Listen, it’s not so much that I want to jump on a bandwagon, but there’s still a media studies teacher buried deep inside me, and I have this blog, see, and it’s for writing things.
I’ve been on a news diet in 2020, in recovery after the three year slow motion car crash of Brexit, so I’ve been taking a break, but the virus has brought me back. It seems like something one would like to stay informed upon. I’m never more than a few weeks away from using the channel tunnel.
I wanted to pull together a number of threads.
First of all, people are terrible. Let’s make no mistake. Brexit may have fatally divided us – because no other issue has made it so starkly obvious that people can be convinced to vote against their own interests – but people have always been terrible. The panic buying of soaps and hand cleansers, which deprives other people of soaps and hand cleansers, making the spread of viruses more likely, is one example of how terrible people are. Terrible both in the sense of being horrible and selfish, but also terrible in the sense that they are acting against their own interests in that sociopathic way that so endears the sharp-elbowed middle classes to me.
Secondly, we cannot ignore the media’s complicity, as ever, in the panic buying. Because clicks and page views are the priority, responsibile reporting – as it always does – goes out of the window. So while there are a few tappety-tap-tap commentators on the sidelines pointing out how flat earthy the news tends to be, the headlines are still click baity, utilising Big Numbers and Alarming Words in order to spread anxiety. Maps, colour coded. Diagrams, graphics. How To Stay Safe.
A glance at the BBC homepage brings forth the word “quarantines” and “16 million”, and words like “escalates” and phrases like “worst case scenario”. Over on the Guardian, we’ve got “quarter of country’s population” and “quarantine hotel collapse”. And the news keeps coming because the clicks keep happening, and we’re all kind of responsible for feeding the beast.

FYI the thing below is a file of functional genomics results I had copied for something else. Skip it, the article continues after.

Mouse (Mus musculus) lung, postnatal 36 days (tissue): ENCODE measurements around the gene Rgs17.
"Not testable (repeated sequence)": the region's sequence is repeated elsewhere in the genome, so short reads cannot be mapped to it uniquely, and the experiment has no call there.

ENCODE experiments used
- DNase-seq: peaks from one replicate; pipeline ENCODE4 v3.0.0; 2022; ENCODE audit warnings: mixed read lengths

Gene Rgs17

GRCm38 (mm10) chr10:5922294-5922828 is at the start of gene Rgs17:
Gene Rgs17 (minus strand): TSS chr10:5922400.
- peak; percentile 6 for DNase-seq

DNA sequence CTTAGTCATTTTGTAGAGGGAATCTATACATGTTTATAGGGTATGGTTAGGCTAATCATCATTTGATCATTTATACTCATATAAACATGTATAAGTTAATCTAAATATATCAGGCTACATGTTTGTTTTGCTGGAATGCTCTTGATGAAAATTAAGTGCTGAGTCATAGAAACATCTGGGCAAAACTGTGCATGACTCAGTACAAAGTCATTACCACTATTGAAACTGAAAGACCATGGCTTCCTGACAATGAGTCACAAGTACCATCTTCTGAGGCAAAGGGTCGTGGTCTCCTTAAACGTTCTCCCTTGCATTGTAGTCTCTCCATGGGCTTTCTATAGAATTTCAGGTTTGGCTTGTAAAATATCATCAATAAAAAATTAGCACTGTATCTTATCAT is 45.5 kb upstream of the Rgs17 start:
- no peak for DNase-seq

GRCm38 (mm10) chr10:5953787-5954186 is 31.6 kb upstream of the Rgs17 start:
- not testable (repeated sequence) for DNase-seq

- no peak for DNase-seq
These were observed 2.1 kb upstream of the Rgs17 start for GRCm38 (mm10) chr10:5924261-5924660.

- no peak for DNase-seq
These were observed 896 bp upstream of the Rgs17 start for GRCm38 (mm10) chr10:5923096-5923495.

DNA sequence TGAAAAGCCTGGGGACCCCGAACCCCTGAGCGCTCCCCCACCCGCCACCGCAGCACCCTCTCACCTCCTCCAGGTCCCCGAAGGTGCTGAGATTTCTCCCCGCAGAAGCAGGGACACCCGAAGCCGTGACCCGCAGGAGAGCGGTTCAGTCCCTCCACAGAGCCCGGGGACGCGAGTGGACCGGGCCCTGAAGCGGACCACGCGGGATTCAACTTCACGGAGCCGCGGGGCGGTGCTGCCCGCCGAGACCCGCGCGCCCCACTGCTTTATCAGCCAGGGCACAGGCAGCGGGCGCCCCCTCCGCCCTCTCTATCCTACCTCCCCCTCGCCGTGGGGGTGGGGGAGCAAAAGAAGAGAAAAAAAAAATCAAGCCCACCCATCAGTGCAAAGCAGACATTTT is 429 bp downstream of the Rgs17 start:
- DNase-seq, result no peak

On a related note, as someone on Twitter pointed out, for this virus to be subject to political reporting is a huge mistake. It’s either a public health risk, or it’s not, right? If it’s not, don’t go overboard in reporting it. If it is, then don’t turn it into a political game with winners and losers. Don’t make it about Johnson and Trump and scoring points or looking statesmanlike. Pass it to your science/health team and save the political blame game until everyone is dead, or not.
I’ve seen the number of Potential Dead in a UK outbreak shrink from 500,000 to 100,000 in about four days. We can take all these numbers with a pinch, but you can see the extent of the problem.
Which brings me to thread three, the one about how all this irresponsible reporting plays into the hands of dirty politicians like Johnson and Trump, who can use it to make themselves look like the voice of reason.
Because the media does have previous when it comes to blowing things out of proportion, as many people have pointed out. Boy Who Cried Wolf Syndrome is in full flow. Sars. Bird Flu. Swine Flu. Flat. Earth. News. So if Trump stands there and blathers about how everything is going to be fine, and it’s not that bad, and people are getting better, and we’ve got it contained, and it’ll all be over by April… and he’s right?
Well you can see how it might look to his red capped supporters.
And these are, let’s not forget, the very people we most want to cull.
I’ve said it before, but the greatest trick Trump ever pulled was the fake news thing. I sometimes think to myself, if you were Corbyn, or if you were Gordon Brown, or Neil Kinnock, and you’d started the fake news meme, well, what then? Trump is the biggest liar in the world and quite obviously incoherent and stupid in so many ways, but he has never really been wrong about fake news has he? He may be pointing at the actual truth and calling it fake, but the reality has always been that enough of the news is wrong, exaggerated, irresponsible and politically motivated that he’s on fairly solid ground.
And he could well get away with calling all this virus reporting fake news. I mean, it’s a gamble, but that’s what he is. And if he wins on this, he potentially wins another election in November.